How to Choose a New Refrigerator: 5 Questions to Ask
By Our Friends at Sears Home Services
A new refrigerator is a major purchase, and with more models, styles, colors and features than ever before, it can be hard to choose which is best for you. Are you wondering how to choose a new refrigerator? Ask yourself these questions before you start shopping to guide you toward the perfect fridge for your family.
1. How Much Space Do You Have?
Short of doing a complete kitchen remodel, available space is the first consideration, as it will dictate the type and size of the refrigerator you can buy. If you want to simply replace your refrigerator and keep your kitchen as it is, carefully measure your current fridge and then look at the space around it. Is there room above it to put in a taller model? Is there room on either side to put in a wider model? Can your kitchen be reconfigured slightly to put the fridge in a different, bigger spot?
Another thing to measure is the width of your doors. Getting a nice big fridge won't do you any good if you can't get it inside the house! Then think about the pathway your fridge will take to the kitchen. Any twists and turns? Tight corners? Or is it a straight shot? Start your shopping armed with all of these measurements to save yourself the headache of watching your dream fridge go back onto the delivery truck after it didn't fit.
2. What's Your Budget?
For most families, price is a huge factor in any major purchase. You'll find options from basic top freezer, single-door fridges on the lower end of the price scale to four-door, armoire models in stainless steel with smart technology on the higher end. Consider your space constraints, look at the models that fit into your space and decide on your price range.
3. Does Color Matter?
In general, stainless steel tends to be more expensive than white or black when it comes to appliances. If your other appliances are a base color like white or black and you want a matching set, that's one way to save money on your purchase, allowing you to investigate more bells and whistles.
4. Which Features are Most Important?
Now that you have your space and price constraints handled, it's time to start thinking about which features are most important to you. Today’s fridges have more innovations than ever before. We’re talking modifiable humidity levels in crisper drawers, fast-cooling compartments, reversible doors (more help with space constraints), child safety locks, water and ice dispensers, and even smart fridges with communication, entertainment and energy-efficiency controls.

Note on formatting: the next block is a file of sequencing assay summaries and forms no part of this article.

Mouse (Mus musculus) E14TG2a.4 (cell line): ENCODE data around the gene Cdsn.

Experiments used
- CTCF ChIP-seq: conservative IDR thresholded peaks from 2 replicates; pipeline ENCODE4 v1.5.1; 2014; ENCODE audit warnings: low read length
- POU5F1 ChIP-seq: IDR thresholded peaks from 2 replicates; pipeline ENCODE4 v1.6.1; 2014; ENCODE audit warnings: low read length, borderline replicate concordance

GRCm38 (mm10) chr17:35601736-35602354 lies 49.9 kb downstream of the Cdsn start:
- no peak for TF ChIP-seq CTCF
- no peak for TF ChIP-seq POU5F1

A good way to narrow this down is to first think about your family and your lifestyle.
French door fridges are best for people who entertain a lot and need ample fresh food storage, and for those who have trouble bending down. Most of the food you’ll use every day is at your fingertips in a French door fridge.
Side by sides work well if you can't reach a top freezer easily or if you love an in-door water and ice dispenser — they’re more commonly found on this type of refrigerator.
Top freezer fridges are great for those who are watching their budgets; they tend to be more inexpensive than their French door counterparts. Like a French door fridge, they work well for people who love to entertain and want lots of space for fresh food. Plus, the freezer's wide enough to accommodate a cookie sheet of frozen treats.
5. How Important is Energy Efficiency?
Most new models are more energy-efficient than those of years past, so they'll help save you money on your energy bills. They're not all created equal, though. If you want to investigate the most energy-efficient fridges, look for the Energy Star rating, a government-issued energy standard. For those without an Energy Star rating, the yellow EnergyGuide label affixed to most appliances will let you know how that fridge you’re eyeing stacks up.
Answer these five questions, and finding that perfect fridge for your family should be much easier. Time to start shopping!
Need some more help finding the right fridge?
Check out our Beginner's Guide to Buying a Refrigerator.